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copying Vector elements into Dynamic Array

P: n/a
/* C++ Primer - 4/e

* chapter 4- Arrays & Pointers, exercise 4.28
* STATEMENT
* write a programme to read the standard input and build a vector
of integers from values that are read. allocate an array of the same
size as the vector and copy elements from the vector into the array

*/

#include <iostream>
#include <vector>

int main()
{
int iv;
std::vector<intivec;

while(std::cin >iv)
{
ivec.push_back(iv);
}

const size_t arr_sz = ivec.size() + 1;
int* pdarr = new int[arr_sz];
int* pbegin = pdarr;
/* we will use "pbegin" to print the array elements later */

/* assign elements from vector to the dynamic array */
for(std::vector<int>::const_iterator iter=ivec.begin();
iter != ivec.end(); ++iter)
{
*pdarr++ = *iter;
}
/* printing the elements of arrar */
std::cout << "printing array elements: ";
for(int* q = pbegin; q != pbegin + arr_sz; ++q)
{
std::cout << *q << " ";
}

std::cout << std::endl;

return 0;
}

======== OUTPUT ===========
~/programming/cpp $ g++ -ansi -pedantic -Wall -Wextra ex_04-28.cpp
~/programming/cpp $ ./a.out
2
3
-9
8
printing array elements: 2 3 -9 8 0
~/programming/cpp $
i have 2 questions:

1.) i have used "vecotor size + 1" for array size but i did not enter last
character as NULL. does the programme add it to the end of array itself
automatically ?

2.) output contains an extra integer in the end, the zero, 0. i am not
letting the pointer slipping-off the end of array because i used "q !=
pbegin + arr_size" then from where the zero came ?
--
-- http://arnuld.blogspot.com

Jul 24 '07 #1
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19 Replies


P: n/a
On Tue, 24 Jul 2007 08:37:34 +0200, Alf P. Steinbach wrote:
>* arnuld:
i have 2 questions:

1.) i have used "vecotor size + 1" for array size but i did not enter last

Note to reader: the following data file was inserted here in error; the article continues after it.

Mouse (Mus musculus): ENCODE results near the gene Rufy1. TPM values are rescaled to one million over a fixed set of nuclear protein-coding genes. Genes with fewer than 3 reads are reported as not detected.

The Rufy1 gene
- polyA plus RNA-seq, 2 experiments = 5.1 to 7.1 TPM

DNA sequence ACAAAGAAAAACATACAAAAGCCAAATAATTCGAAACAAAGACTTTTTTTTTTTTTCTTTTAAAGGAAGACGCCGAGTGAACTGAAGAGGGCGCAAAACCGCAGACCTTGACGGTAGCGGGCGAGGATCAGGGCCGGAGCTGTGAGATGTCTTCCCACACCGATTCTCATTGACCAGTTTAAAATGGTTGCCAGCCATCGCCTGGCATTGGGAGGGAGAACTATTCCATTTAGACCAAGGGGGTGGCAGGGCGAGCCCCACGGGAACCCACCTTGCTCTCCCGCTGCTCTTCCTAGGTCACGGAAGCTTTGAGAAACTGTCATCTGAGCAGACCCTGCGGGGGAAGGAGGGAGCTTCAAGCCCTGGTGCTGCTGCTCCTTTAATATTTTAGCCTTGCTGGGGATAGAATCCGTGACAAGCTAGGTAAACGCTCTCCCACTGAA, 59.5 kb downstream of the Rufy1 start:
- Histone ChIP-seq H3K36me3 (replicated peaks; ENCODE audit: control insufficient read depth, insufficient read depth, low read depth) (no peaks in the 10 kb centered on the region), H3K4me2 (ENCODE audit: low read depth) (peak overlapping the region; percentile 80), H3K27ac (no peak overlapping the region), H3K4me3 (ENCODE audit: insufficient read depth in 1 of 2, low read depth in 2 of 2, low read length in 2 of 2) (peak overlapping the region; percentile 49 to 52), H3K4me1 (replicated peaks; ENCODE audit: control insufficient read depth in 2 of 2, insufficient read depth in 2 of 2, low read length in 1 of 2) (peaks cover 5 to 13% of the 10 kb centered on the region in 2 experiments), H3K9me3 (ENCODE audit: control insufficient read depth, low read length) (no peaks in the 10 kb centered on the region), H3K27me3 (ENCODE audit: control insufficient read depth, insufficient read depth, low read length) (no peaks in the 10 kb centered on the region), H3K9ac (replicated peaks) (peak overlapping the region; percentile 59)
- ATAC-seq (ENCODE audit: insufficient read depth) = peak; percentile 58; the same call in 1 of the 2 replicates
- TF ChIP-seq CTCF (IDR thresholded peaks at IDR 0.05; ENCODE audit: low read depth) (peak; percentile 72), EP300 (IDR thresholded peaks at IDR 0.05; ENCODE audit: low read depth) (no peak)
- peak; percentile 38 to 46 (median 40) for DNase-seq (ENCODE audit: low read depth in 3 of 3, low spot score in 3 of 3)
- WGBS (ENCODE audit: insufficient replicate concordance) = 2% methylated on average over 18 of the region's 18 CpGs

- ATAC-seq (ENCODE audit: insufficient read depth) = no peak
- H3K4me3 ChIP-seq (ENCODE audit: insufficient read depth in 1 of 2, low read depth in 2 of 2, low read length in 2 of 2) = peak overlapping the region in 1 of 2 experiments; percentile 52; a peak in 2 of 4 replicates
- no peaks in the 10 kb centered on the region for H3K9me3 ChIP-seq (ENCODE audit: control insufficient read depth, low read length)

character as NULL. does the programme add it to the end of array itself
automatically ?
No, the last element has an indeterminate value (which just might be 0).
it means there is no harm in choosing the size of C++ dynamic array as
equal as the vector. (i am not talking about C-style array at this
point)

>2.) output contains an extra integer in the end, the zero, 0. i am not
letting the pointer slipping-off the end of array because i used "q !=
pbegin + arr_size" then from where the zero came ?
It's the last element of the array. You chose an array size 1 larger
than the vector size.
if i want to make sure that that i have a C-style array .i.e. having a
NULL character in the end then i can use this:

/* assign elements from vector to the dynamic array */
for(std::vector<int>::const_iterator iter=ivec.begin();
iter != ivec.end(); ++iter)
{
*pdarr++ = *iter;
}

*pdarr = '\0';

but i still get the same output. why now ?
--
-- http://arnuld.blogspot.com

Jul 24 '07 #2

P: n/a
On 2007-07-24 08:26, arnuld wrote:
/* C++ Primer - 4/e

* chapter 4- Arrays & Pointers, exercise 4.28
* STATEMENT
* write a programme to read the standard input and build a vector
of integers from values that are read. allocate an array of the same